George Burger, a spokesman for the Chatham, Ont.-based independent ISP TekSavvy Solutions Inc. told CBC's Lang and O'Leary Exchange Tuesday that "the economics" of the CRTC's latest decision "is going to make video viewing on the web much, much more expensive," suggesting that customers could see their bills increase, even though the new pricing is quite different from the usage-based billing proposed by Bell.
"I think that the big headline here is that the consumers' tastes and the consumers' interests are being artificially constrained by this decision," he said. "Right now, I don't think anybody should be very happy about this on the consumer front."
Unlimited internet plans remain available
Montreal-based independent ISP Distributel said the CRTC decision is positive in that it allows independent ISPs to continue to provide unlimited use internet plans. It too said it is concerned about the rates that were approved, but has no plans to change its pricing at the moment.
Meanwhile, many large ISPs also gave the decision mixed reviews.
Mirko Bibic, Bell's senior vice-president of regulatory and government affairs, said while the company would have preferred that the CRTC accept his company's proposal, which was based on usage, "its decision does at least ensure that we can now charge our ISP customers for the network capacity they consume."
However, he said the decision means independent ISPs have received "significant discounts to the monthly rates they pay us for access to our network."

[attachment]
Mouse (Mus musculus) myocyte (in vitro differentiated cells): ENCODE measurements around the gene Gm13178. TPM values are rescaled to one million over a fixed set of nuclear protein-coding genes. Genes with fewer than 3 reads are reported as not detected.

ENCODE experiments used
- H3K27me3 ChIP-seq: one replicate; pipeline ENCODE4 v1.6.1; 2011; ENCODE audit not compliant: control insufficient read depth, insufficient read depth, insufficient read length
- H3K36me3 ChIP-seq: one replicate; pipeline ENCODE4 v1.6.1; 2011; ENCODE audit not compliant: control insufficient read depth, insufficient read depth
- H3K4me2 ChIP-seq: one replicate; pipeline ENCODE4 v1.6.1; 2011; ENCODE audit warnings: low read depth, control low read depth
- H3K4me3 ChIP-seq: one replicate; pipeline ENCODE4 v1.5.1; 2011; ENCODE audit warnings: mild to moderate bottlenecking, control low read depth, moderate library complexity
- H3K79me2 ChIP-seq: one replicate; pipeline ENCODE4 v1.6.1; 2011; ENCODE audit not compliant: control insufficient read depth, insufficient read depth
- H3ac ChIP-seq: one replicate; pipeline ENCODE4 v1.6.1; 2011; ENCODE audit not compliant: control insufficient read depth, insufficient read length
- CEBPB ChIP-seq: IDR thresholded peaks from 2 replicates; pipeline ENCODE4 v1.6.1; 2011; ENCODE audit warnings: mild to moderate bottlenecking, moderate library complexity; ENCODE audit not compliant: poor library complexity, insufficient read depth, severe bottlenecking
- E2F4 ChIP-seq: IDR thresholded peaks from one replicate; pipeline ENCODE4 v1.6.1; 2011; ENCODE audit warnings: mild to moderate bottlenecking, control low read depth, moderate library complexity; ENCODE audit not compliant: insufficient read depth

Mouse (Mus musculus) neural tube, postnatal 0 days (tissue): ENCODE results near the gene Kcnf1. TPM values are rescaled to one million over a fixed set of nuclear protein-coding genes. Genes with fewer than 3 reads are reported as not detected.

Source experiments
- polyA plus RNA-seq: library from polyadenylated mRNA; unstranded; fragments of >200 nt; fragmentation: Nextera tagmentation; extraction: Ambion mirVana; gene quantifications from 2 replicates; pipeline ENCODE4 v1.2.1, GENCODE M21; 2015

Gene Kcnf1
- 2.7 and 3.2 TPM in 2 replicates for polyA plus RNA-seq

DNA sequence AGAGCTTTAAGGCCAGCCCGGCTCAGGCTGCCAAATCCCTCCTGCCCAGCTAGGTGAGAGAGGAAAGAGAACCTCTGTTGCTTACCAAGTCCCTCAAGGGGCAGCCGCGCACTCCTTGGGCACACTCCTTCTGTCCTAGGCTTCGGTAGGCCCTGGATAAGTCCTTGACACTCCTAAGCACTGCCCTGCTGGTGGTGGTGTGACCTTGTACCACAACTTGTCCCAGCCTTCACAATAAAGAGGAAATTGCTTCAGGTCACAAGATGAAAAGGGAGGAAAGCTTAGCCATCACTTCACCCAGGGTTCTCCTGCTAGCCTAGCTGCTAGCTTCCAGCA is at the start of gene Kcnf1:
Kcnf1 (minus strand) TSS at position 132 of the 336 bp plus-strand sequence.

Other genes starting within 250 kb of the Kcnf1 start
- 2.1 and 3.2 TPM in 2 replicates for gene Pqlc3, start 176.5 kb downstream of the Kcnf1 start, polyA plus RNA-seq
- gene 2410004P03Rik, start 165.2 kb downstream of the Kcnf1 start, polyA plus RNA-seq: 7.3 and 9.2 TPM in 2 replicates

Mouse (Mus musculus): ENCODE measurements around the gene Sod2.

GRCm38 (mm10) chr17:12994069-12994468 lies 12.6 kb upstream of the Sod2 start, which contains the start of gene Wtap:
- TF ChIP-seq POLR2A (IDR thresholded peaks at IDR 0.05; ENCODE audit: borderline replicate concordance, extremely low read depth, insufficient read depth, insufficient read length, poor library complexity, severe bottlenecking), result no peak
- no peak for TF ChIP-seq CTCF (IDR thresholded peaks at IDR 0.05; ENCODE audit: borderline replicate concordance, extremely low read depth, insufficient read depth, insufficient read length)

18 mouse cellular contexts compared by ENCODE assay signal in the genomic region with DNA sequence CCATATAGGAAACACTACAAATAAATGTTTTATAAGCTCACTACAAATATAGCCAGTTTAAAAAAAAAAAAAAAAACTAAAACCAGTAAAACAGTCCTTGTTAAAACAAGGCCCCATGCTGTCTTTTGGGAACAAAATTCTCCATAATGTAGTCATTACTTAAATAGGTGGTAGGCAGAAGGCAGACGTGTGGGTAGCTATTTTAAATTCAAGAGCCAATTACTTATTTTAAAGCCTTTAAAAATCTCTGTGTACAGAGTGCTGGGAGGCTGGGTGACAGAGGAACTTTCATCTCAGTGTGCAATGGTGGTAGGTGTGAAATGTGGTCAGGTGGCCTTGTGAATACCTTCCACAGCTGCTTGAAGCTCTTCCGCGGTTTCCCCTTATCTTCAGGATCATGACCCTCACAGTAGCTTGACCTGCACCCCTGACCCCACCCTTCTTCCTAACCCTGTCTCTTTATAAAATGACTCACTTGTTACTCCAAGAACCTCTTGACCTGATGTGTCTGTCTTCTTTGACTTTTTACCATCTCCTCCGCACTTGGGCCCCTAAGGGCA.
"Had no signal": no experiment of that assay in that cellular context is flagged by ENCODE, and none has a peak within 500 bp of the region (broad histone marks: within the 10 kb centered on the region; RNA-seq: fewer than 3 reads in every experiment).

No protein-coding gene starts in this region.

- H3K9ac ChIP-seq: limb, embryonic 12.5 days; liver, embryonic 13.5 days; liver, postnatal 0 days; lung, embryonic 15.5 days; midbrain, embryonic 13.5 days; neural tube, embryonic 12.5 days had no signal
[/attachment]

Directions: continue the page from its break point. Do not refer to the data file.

Previously, independent ISPs paid a monthly access fee, but did not pay an additional rate per 100 megabits per second of capacity. Bibic did not comment on the new capacity rate.
Rogers said in an email to CBC News that it was "surprised and disappointed" with the new rates set by the CRTC.
"We don’t understand how they have set these rates and why our rates are lower than the other service providers," it said. "We’re still reviewing this decision to figure and determining what it means."
Industry Minister Christian Paradis said the government is also studying the decision carefully "to ensure that it meets our objectives of encouraging competition and network investment and enabling consumer choice."
Liberal industry critic Geoff Regan said while the decision is a "big improvement" on the CRTC's earlier decision to allow usage-based billing, he still has concerns about how consumers will be affected. A spokesman clarified that he is worried the new pricing could lead to an increase in costs for consumers and wonders what will happen to customers if independent ISPs buy a certain amount of capacity and it proves not to be enough.
Consumer advocates such as Open Media and the Public Interest Advocacy Centre largely responded positively to the ruling, saying it should allow independent ISPs to survive and continue to provide alternatives to services offered by large telecommunications companies, including unlimited internet packages.
However, Open Media, NDP digital affairs critic Charlie Angus and Michael Geist, a law professor at the University of Ottawa and a prominent blogger on internet regulation, expressed concerns that the decision only affects the six per cent of Canadian internet users who subscribe to services with independent ISPs. They noted that the rest, who buy internet services from large telecommunications companies such as Bell and Rogers, will not be affected.